I recently refreshed my Just the Essentials SharePoint 2010 master pages and a part of that refresh included the addition of HTML5 versions of the master page files. In this post I am going to step through how to convert a SharePoint 2010 master page to HTML5.
- Simplify the DOCTYPE
Before the DOCTYPE was:
<!DOCTYPE html PUBLIC "-//W3C//DTD XHTML 1.0 Strict//EN" "http://www.w3.org/TR/xhtml1/DTD/xhtml1-strict.dtd">
With HTML5 you only need:
- Removed xmlns from the HTML tag
Before the HTML tag was:
<html lang="" dir="" runat="server" xmlns:o="urn:schemas-microsoft-com:office:office" __expr-val-dir="ltr">
We can omit xmlns because it is not required by HTML5 (it is required by XHTML). Our new HTML tag is:
<html lang="" dir="" runat="server" __expr-val-dir="ltr">
- Removed trailing slashes from self closing tags within the HEAD element that are not SharePoint controls
That was a mouthful. HTML5 doesn’t require that you self close tags. You certainly can if you want to, it will still validate. I took them out for the fun of it. Here is an example of before:
<meta http-equiv="Expires" content="0"/>
And then after:
<meta http-equiv="Expires" content="0">
- Changed X-UA-Compatible from IE8 to IE9
IE8 doesn’t support HTML5 so we have to tell SharePoint to render based on IE9. Here is the tag before:
<meta http-equiv="X-UA-Compatible" content="IE=8"/>
Once the change is made:
<meta http-equiv="X-UA-Compatible" content="IE=9">
- Simplify the character encoding
Another HTML5 gem, the character encoding can be much shorter. Here is the tag before:
<meta http-equiv="Content-Type" content="text/html; charset=utf-8"/>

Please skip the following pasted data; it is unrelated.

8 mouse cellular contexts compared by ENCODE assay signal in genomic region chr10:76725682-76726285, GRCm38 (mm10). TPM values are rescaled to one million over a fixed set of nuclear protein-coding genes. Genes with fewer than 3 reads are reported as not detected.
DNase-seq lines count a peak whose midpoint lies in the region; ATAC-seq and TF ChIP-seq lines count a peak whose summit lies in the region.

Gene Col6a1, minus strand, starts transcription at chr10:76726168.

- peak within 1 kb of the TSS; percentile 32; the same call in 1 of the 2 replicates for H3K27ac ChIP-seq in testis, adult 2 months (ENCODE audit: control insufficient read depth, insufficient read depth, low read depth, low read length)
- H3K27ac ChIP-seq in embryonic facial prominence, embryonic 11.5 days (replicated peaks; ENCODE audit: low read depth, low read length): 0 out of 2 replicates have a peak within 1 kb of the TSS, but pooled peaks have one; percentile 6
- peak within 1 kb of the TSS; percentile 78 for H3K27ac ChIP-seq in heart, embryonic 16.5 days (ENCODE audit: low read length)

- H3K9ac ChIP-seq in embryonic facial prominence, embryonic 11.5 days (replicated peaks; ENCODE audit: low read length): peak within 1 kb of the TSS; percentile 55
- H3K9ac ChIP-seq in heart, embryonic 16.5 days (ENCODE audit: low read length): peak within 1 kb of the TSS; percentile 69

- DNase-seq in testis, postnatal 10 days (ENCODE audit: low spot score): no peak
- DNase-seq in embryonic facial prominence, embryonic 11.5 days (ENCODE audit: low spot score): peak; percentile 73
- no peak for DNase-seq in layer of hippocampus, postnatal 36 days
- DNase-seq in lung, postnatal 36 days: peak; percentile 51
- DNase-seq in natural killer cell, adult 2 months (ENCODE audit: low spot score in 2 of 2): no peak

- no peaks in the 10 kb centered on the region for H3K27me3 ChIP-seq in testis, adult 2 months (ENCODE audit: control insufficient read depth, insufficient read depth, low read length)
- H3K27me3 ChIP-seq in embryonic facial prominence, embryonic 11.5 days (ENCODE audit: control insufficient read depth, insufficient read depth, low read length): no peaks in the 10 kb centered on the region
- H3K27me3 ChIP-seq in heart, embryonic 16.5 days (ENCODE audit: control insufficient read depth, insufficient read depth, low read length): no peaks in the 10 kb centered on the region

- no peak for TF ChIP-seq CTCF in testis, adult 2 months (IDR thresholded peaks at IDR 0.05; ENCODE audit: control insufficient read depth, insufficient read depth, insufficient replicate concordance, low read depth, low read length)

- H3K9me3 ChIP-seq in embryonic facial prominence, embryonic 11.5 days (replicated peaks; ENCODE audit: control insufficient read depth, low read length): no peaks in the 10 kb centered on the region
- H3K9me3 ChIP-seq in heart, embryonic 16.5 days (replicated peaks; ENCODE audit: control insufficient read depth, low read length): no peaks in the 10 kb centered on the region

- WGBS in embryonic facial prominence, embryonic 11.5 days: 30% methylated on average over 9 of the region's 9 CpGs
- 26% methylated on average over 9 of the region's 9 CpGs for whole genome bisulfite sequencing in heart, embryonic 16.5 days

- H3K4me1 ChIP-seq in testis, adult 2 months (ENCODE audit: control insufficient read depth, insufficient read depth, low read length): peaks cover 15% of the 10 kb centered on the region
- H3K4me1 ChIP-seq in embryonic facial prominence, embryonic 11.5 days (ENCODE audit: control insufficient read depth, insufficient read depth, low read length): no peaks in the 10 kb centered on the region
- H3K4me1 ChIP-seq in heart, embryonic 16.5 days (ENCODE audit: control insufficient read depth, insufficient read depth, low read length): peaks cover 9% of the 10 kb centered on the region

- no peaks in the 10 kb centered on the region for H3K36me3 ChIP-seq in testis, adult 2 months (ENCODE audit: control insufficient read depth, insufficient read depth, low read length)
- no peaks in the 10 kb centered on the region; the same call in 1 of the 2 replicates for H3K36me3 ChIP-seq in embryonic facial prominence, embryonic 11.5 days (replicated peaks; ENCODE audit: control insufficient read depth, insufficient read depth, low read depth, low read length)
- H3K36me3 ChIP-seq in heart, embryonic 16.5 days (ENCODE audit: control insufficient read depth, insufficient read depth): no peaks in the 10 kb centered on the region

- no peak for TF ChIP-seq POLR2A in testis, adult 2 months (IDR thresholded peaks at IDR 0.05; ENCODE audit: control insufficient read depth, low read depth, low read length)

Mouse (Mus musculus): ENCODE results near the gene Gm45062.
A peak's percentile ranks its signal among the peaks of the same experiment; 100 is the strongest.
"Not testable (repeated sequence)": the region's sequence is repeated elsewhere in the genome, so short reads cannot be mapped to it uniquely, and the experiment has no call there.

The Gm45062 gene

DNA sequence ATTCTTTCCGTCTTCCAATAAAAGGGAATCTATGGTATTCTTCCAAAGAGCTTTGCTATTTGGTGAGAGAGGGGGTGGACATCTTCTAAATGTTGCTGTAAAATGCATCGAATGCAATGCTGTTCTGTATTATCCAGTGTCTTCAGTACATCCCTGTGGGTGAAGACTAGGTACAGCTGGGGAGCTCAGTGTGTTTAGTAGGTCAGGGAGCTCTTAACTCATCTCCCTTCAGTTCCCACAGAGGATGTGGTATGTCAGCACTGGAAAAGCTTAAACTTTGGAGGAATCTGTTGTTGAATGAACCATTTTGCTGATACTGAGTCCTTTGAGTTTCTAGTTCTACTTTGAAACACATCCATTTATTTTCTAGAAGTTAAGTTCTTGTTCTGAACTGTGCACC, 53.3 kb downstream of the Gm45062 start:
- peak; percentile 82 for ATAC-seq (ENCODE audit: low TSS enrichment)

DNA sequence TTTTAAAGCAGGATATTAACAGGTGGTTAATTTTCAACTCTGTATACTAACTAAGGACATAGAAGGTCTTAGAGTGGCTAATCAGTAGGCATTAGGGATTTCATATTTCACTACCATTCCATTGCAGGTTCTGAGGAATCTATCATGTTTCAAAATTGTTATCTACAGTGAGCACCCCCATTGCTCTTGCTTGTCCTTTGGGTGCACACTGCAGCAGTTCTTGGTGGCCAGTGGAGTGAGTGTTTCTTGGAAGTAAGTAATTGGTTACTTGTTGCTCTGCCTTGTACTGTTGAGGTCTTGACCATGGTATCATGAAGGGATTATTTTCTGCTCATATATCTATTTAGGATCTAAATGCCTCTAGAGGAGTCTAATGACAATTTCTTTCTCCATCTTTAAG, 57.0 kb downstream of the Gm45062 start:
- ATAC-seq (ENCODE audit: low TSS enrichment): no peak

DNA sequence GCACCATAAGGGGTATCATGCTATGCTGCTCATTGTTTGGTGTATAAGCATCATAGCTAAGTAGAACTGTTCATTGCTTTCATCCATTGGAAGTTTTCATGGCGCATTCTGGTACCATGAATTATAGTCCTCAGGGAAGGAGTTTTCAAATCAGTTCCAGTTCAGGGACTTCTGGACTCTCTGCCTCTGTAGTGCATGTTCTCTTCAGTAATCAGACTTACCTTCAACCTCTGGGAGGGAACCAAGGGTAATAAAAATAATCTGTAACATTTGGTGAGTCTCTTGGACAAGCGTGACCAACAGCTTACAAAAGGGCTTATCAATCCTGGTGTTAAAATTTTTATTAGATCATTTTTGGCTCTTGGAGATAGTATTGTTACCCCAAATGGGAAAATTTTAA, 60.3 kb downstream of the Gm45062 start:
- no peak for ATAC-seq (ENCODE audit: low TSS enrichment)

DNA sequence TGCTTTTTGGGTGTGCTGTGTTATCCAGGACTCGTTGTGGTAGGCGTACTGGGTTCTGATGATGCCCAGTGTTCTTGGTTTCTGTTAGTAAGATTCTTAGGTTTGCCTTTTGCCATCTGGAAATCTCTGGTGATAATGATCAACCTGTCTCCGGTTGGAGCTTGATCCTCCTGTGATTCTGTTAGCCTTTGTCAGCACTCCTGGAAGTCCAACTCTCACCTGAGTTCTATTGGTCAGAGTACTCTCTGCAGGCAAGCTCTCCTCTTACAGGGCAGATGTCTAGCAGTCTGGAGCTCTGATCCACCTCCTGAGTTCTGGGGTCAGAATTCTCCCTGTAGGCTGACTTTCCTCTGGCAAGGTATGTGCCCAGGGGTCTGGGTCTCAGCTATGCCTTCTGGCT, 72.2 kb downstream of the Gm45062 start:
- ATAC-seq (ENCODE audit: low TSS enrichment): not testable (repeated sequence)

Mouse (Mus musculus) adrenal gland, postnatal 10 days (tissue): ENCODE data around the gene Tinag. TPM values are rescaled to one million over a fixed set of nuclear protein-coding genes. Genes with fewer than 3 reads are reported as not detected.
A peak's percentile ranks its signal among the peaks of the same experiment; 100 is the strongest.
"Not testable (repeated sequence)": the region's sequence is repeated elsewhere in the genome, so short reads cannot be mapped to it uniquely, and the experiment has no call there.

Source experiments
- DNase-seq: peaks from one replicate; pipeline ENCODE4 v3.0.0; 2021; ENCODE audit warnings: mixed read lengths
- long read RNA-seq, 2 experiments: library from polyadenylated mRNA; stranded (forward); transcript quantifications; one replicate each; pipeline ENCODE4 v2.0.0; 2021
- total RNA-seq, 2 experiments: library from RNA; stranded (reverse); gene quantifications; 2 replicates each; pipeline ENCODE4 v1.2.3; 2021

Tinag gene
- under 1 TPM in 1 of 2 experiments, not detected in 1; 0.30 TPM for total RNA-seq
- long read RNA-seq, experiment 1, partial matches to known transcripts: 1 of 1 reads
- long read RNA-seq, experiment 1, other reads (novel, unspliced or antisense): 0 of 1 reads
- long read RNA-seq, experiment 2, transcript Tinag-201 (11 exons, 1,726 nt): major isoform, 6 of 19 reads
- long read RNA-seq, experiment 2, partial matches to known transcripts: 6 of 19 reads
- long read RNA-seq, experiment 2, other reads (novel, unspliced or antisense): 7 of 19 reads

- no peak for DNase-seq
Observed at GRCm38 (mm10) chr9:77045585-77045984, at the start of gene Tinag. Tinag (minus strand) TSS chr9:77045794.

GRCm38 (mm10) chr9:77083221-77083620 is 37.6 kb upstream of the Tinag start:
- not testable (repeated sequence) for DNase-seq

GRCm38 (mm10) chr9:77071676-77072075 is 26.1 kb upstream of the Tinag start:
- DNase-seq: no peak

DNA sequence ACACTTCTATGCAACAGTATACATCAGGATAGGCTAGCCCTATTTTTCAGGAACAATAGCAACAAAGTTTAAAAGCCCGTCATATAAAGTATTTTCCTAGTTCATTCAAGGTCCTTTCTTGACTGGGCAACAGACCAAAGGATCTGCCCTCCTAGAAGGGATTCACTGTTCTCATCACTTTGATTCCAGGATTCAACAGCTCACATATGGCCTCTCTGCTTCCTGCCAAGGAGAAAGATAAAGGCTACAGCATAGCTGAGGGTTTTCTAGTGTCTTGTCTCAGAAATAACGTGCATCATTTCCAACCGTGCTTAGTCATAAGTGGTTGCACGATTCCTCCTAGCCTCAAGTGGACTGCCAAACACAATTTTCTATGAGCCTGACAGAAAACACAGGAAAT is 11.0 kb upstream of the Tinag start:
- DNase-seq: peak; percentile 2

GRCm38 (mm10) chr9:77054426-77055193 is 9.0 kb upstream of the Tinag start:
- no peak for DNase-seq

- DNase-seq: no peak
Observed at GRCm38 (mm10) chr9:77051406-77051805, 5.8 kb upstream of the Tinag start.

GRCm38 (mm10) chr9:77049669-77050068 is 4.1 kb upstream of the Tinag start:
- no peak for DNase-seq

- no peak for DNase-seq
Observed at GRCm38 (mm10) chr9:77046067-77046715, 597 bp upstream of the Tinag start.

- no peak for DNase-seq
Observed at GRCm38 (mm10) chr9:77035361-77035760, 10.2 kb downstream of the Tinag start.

And you know the drill by now, here is the tag after the change:
And the after:
<script> <link rel="stylesheet" href="file.css" />
- Add the HTML5 shiv (shim)
So far our changes have been pretty tame. But we are about to start adding new tags to the master page such as <section> and <nav>. Seeing these tags usually makes people assume they can’t use HTML5 until the year 2022 (I didn’t make that up… it is a real misconception). The truth is you can add a tag in your HTML that says <gettinjiggywithit> and use CSS to style it and almost every browser will render the page just fine (and no, it won’t validate). The exception being Internet Explorer version 8 and earlier. If you toss <gettinjiggywithit> to IE and add some styles, your styles will be completely ignored. This applies to our new HTML5 tags as well. In order for IE8 (and older) to properly render your page, you need to add the HTML5 shiv (also referred to as shim) to your master page. Here is the code:
Adding and switching to HTML5 tags
The things you can do in the HEAD of your file are pretty straightforward. Now it is time to move on to adding HTML5 tags and converting existing tags to the new HTML5 tags. Here is where different people will interpret things in different ways and have opinions on what tags should be used and where. I am going to outline what I did to the master page and this is my opinion. With HTML5 there isn’t one single right way to do things. Your opinions may differ from mine.
If you are brand new to HTML5 I highly suggest you invest in a good book to help learn the in’s and out’s of the new tags. Here is a brief introduction to get you started.
Short intro to HTML5
One of the main goals of HTML5 is to give meaning to our content. To make our HTML more semantic. Essentially you are labeling your content based on it’s purpose. It is like taking the idea behind using H1 and H2 to specify an important heading (H1) and a slightly less important heading (H2) to the next level. We are going to label headers, navigation, content, footers, etc. The tags that are used are straightforward and if you read content marked up with HTML5 you can easily see what is serving what purpose.
When you are creating HTML5 you have to decide what tags to use for your content. When you are converting HTML to HTML5 you have to decide what tags to change and where to add new tags if needed. This is where different opinions will start to kick in. SharePoint certainly doesn’t make this process any easier given the volume of HTML in the master page and content pages.